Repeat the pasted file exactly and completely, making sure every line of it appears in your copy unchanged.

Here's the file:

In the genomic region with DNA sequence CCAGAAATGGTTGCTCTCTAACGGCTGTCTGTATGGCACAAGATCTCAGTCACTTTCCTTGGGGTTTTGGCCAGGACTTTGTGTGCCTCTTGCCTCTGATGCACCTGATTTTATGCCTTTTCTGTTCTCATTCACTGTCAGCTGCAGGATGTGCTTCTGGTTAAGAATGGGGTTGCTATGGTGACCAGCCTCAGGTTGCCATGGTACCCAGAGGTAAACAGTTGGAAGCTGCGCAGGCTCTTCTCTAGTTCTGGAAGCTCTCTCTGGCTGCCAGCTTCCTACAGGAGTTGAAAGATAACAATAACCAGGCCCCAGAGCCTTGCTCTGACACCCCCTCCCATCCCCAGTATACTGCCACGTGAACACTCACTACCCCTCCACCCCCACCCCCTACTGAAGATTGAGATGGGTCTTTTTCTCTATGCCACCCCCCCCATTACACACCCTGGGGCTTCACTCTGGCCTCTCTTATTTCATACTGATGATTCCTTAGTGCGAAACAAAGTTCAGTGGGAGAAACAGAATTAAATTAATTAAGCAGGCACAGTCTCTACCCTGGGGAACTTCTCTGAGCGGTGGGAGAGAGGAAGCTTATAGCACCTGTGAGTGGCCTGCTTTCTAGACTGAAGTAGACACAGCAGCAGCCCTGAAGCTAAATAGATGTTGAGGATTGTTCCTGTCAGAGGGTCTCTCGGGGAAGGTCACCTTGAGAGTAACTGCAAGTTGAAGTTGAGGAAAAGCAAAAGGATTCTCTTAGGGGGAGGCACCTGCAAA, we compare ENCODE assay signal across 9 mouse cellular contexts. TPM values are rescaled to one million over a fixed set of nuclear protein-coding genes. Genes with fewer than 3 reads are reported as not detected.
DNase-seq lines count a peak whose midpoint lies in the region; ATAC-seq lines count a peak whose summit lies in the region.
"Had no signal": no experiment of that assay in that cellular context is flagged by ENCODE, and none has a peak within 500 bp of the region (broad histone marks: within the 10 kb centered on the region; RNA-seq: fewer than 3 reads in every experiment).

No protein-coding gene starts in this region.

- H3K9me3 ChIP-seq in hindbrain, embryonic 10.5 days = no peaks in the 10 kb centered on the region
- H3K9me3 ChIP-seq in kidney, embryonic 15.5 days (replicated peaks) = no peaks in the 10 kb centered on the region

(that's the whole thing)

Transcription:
In the genomic region with DNA sequence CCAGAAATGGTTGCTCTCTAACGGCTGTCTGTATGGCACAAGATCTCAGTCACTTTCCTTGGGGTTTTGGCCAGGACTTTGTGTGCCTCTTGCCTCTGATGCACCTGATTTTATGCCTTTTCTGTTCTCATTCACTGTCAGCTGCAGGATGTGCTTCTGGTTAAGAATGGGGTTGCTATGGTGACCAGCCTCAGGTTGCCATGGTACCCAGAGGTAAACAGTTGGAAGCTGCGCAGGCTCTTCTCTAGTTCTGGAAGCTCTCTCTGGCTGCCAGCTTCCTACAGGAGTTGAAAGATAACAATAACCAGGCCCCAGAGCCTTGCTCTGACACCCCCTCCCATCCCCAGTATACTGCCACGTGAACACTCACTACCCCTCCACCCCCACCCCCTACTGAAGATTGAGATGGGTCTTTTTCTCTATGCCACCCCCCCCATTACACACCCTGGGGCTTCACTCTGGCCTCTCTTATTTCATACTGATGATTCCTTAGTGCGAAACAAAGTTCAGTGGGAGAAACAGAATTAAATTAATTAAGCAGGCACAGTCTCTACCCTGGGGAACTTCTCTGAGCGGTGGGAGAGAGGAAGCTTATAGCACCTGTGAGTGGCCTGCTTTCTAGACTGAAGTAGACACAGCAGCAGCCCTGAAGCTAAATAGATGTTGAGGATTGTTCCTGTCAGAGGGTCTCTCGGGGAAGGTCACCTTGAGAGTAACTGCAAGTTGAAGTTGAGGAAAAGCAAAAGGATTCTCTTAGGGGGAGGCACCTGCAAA, we compare ENCODE assay signal across 9 mouse cellular contexts. TPM values are rescaled to one million over a fixed set of nuclear protein-coding genes. Genes with fewer than 3 reads are reported as not detected.
DNase-seq lines count a peak whose midpoint lies in the region; ATAC-seq lines count a peak whose summit lies in the region.
"Had no signal": no experiment of that assay in that cellular context is flagged by ENCODE, and none has a peak within 500 bp of the region (broad histone marks: within the 10 kb centered on the region; RNA-seq: fewer than 3 reads in every experiment).

No protein-coding gene starts in this region.

- H3K9me3 ChIP-seq in hindbrain, embryonic 10.5 days = no peaks in the 10 kb centered on the region
- H3K9me3 ChIP-seq in kidney, embryonic 15.5 days (replicated peaks) = no peaks in the 10 kb centered on the region